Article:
About this course
Like many national cinemas, the British film industry has used crime and the criminal to drive cinematic narratives that are both conventional and subversive: conventional because the genre is a Hollywood staple; subversive because many of these films examine and critique the culture, politics, and economics of a particular period in the United Kingdom’s history.
This course will take a broad look at a subjective sample of the rich trove of British crime films, introducing students to a genre that is at once familiar, yet uniquely British. Besides numerous feature films, such as Brighton Rock, Get Carter, and The Long Good Friday the course will examine extended TV dramas such as Prime Suspect, Luther, and Happy Valley, which have attracted large audiences and considerable critical acclaim. We will aim to trace shifts in the on-screen depiction of criminal and illegal activity, and of police and law enforcement in Great Britain since the end of World War II, shifts which mirror the dynamic cultural concerns of a nation. Along the way, we will engage with a wide range of different critical and theoretical debates, from issues of national cinema, to genre, to debates surrounding criminality, police authority, and immigration. We will see how filmmakers from the United Kingdom bring their own cultural questions to bear on narratives and characters, making their work essential additions to the genre as a whole.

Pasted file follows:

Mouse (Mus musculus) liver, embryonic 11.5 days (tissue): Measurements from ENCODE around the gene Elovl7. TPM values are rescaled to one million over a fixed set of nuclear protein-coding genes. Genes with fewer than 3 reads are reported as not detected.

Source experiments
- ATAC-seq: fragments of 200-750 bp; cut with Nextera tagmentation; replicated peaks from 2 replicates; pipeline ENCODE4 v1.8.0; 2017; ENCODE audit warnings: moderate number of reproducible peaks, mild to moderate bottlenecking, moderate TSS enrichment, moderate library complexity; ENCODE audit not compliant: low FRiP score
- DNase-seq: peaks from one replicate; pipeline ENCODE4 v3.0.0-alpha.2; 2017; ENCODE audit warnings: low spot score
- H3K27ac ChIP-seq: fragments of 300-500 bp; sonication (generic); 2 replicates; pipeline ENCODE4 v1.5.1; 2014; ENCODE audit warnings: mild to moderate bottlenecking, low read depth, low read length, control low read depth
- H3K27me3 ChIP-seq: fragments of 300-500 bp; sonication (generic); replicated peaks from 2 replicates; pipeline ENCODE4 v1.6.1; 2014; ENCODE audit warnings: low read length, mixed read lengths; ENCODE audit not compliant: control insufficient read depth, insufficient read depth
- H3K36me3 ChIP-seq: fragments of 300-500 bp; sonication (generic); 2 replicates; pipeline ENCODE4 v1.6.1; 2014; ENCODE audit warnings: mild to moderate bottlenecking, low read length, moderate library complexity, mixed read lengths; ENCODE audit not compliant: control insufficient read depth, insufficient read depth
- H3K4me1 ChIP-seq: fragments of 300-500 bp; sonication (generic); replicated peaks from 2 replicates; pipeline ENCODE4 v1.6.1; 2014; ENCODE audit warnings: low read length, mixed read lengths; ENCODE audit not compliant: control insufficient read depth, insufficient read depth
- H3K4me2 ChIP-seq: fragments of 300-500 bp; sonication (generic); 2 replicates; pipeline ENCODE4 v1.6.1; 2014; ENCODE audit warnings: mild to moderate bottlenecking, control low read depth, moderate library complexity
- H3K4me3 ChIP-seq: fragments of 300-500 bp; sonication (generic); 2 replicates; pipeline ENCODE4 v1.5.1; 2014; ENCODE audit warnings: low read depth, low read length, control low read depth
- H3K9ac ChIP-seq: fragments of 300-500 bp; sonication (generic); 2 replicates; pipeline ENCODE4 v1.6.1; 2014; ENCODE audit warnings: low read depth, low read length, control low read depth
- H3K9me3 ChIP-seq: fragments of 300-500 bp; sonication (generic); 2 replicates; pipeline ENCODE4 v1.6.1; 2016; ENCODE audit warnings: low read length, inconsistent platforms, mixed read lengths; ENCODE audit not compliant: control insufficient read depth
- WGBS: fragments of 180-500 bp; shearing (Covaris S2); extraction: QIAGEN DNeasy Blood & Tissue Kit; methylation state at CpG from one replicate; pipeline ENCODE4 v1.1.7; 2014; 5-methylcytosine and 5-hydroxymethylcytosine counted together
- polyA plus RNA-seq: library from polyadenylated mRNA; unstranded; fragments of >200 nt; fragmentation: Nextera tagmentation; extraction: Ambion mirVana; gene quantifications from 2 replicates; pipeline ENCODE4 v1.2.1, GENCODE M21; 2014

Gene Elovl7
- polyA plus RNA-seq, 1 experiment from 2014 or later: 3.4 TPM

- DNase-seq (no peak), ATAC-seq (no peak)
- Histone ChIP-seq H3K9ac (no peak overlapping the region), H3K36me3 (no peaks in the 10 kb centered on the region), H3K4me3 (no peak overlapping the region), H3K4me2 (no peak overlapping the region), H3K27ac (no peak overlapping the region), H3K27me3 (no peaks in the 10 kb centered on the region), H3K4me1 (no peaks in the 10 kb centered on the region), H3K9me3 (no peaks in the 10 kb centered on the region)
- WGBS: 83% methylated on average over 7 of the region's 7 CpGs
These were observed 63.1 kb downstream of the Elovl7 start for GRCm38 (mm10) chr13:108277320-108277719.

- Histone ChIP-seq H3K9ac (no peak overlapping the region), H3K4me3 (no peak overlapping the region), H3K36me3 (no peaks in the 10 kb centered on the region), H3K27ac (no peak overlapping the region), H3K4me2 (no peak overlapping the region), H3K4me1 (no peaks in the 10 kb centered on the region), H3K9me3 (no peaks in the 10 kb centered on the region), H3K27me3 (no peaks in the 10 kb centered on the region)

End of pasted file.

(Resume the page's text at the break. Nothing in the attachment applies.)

The course includes an overnight study trip to London, including a visit to the British Film Institute.
Professor: Jack Ryan, Vice Provost and Dean of Arts and Humanities, Gettysburg College, Gettysburg, PA. Email: email@example.com
Check with your home institution for specific information on fulfillment of major / course requirements.